Reignited "996" Protests Could Forecast Increased Attention to Working Conditions in China

January 15, 2021

Renewed massive protests over a work culture that demands more from workers than is allowed under Chinese overtime regulations could preview intensified enforcement across the country.

Social movement against “996” reignited:  In 2019, an online protest by Chinese tech workers against GitHub erupted over the commonly used “996” schedule in the nation’s tech industry.  Under the 996 regimen, companies encouraged and expected new tech employees to work demanding shifts from 9 a.m. to 9 p.m., plus overtime, for six days a week without extra pay.   

The 996 schedule is technically illegal under China’s labor law, which limits the number of overtime hours for employees and requires overtime pay.  However, the de facto application of 996 had been met with little official resistance or enforcement in China, without authorities acknowledging the problem—until now. 

Shanghai labor regulators recently stated they had sent a team to investigate Pinduoduo’s labor contracts and work hours.  Meanwhile, China’s official Xinhua News Agency denounced the company’s practice for breaking the law in encouraging overwork.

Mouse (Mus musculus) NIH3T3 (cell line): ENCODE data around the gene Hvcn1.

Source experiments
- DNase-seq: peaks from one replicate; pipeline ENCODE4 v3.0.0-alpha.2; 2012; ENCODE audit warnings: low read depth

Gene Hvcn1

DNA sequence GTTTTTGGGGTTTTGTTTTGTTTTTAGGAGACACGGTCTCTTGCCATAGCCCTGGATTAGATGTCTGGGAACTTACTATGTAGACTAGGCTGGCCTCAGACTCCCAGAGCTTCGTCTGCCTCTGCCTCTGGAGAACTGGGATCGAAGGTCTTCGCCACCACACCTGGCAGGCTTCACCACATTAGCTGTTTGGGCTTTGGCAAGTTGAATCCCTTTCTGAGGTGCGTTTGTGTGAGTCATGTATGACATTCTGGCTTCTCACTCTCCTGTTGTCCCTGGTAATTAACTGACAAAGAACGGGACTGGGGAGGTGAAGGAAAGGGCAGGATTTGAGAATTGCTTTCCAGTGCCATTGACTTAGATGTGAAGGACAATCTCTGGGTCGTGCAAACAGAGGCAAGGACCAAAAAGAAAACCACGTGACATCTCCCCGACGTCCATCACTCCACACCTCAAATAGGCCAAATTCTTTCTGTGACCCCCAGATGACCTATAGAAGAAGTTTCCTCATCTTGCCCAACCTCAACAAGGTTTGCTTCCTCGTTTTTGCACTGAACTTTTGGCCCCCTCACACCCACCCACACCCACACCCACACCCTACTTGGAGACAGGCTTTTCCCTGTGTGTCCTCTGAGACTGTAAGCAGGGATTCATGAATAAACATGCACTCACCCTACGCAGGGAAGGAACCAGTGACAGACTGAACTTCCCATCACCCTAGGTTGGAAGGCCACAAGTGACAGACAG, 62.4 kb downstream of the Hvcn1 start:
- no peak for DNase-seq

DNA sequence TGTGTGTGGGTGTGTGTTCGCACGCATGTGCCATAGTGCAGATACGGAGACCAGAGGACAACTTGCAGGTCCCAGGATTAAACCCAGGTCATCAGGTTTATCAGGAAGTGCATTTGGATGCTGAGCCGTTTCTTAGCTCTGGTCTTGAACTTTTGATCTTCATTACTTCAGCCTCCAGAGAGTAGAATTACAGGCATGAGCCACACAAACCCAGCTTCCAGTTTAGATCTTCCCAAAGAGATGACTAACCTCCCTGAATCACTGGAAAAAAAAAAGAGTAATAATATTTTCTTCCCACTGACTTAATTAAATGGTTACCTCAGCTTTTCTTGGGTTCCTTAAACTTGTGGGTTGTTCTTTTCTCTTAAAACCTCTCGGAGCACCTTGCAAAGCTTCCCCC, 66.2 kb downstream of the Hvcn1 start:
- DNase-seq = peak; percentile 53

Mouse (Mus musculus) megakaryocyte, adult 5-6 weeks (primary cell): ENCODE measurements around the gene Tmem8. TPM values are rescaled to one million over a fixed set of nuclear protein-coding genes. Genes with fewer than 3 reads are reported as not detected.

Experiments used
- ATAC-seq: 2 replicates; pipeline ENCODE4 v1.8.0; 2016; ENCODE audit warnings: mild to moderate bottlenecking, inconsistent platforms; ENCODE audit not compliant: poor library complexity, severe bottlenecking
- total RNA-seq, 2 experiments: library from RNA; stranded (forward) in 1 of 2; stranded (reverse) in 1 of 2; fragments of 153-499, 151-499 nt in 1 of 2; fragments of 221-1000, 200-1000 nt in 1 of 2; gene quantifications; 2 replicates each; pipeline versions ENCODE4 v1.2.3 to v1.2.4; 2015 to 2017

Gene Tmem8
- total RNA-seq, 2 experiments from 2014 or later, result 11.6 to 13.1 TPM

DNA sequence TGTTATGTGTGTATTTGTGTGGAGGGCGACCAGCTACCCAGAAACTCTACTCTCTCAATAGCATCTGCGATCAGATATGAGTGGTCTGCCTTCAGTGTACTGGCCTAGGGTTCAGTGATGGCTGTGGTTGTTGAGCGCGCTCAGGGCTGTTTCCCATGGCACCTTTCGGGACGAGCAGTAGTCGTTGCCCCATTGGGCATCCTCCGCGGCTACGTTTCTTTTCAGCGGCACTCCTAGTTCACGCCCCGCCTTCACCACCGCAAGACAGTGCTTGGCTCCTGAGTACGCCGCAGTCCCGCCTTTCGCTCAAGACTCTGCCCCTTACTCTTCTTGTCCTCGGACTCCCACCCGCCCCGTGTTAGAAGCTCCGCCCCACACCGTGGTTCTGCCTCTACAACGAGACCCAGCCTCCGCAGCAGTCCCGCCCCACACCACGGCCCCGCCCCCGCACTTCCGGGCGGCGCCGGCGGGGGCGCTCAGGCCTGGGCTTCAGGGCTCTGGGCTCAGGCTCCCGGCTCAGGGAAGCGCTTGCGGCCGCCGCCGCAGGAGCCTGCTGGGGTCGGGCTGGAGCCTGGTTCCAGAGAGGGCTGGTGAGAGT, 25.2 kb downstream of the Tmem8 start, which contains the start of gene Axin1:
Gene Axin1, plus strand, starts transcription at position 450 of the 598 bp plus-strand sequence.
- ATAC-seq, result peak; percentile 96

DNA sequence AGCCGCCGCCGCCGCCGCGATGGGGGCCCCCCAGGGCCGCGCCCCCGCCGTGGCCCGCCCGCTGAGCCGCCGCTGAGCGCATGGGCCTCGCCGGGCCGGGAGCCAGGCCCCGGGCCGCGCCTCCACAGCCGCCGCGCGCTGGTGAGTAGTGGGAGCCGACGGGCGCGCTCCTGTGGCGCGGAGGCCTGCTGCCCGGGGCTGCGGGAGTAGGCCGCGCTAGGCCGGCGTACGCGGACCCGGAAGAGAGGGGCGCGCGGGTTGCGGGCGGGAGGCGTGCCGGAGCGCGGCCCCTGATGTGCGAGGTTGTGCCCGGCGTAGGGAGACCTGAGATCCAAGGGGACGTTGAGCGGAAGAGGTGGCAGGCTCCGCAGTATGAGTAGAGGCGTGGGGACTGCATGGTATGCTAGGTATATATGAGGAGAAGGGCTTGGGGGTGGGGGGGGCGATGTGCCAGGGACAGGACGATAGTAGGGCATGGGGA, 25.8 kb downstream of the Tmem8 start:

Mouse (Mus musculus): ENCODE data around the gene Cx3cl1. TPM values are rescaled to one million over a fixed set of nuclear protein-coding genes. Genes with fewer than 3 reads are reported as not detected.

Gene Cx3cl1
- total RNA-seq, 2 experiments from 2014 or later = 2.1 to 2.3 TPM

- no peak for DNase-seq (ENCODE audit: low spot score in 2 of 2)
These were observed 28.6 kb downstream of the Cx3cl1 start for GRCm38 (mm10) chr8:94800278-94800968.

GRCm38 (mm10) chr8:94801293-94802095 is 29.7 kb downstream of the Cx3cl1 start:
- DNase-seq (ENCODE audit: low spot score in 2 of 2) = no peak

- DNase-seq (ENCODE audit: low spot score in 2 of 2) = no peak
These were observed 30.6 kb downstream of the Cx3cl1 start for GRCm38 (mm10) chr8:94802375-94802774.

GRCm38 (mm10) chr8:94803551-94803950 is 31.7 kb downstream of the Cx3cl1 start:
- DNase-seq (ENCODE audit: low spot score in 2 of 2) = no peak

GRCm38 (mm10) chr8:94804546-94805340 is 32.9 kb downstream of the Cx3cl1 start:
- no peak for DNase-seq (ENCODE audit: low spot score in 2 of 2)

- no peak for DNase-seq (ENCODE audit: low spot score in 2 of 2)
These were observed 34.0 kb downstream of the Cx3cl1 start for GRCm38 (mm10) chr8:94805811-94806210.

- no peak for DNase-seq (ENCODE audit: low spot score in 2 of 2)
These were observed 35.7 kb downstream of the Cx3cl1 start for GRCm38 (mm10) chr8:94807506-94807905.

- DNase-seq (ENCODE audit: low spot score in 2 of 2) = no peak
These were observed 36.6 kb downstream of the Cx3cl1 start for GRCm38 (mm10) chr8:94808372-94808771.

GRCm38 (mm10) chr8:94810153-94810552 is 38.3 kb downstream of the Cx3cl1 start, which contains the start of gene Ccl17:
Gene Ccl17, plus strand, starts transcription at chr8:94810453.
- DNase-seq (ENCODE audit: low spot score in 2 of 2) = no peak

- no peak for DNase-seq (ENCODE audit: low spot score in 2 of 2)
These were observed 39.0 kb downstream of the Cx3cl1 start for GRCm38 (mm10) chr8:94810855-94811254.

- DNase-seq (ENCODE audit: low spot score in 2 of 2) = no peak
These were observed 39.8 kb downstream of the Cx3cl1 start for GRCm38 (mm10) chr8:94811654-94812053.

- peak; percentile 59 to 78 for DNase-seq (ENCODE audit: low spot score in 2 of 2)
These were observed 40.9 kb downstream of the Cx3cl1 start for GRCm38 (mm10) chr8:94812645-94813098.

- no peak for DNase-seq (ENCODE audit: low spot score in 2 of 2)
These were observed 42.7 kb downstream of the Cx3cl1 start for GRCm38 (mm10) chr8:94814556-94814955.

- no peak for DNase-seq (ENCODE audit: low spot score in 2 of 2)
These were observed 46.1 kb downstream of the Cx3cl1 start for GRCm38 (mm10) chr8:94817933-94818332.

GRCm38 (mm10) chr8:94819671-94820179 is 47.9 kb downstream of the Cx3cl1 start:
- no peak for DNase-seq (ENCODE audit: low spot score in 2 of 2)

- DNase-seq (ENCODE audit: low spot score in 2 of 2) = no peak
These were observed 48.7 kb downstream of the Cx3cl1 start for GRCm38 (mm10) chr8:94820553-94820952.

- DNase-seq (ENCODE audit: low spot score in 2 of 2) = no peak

In a significant and symbolic move, the Communist Party’s flagship People’s Daily newspaper commented that it was unfair of dictatorial managers to demand excessive overtime.  

The change in attitude may be attributed to concerns that a massive negative public reaction could disrupt social “harmony,” and a desire by the Chinese government to tighten control of its private tech companies after a recent conflict with Jack Ma and his Ant group. 

Global companies, who generally comply with the labor laws, thus far have remained inconspicuous on this issue.  However, with wider scrutiny on working hours, there is an increased chance of being targeted by the local and national labor law enforcement groups.  In today’s environment, it will only take one disgruntled employee’s social media post to cast an entire company under the spotlight.

Looking ahead:  CHROs and HR executives in China need to be wary of this development, understand the company’s formal and informal practices on overtime management, and review and update employees’ contracts if needed, to ensure compliance with the law.  HR Policy Global will monitor the evolution of this issue and update with any significant changes.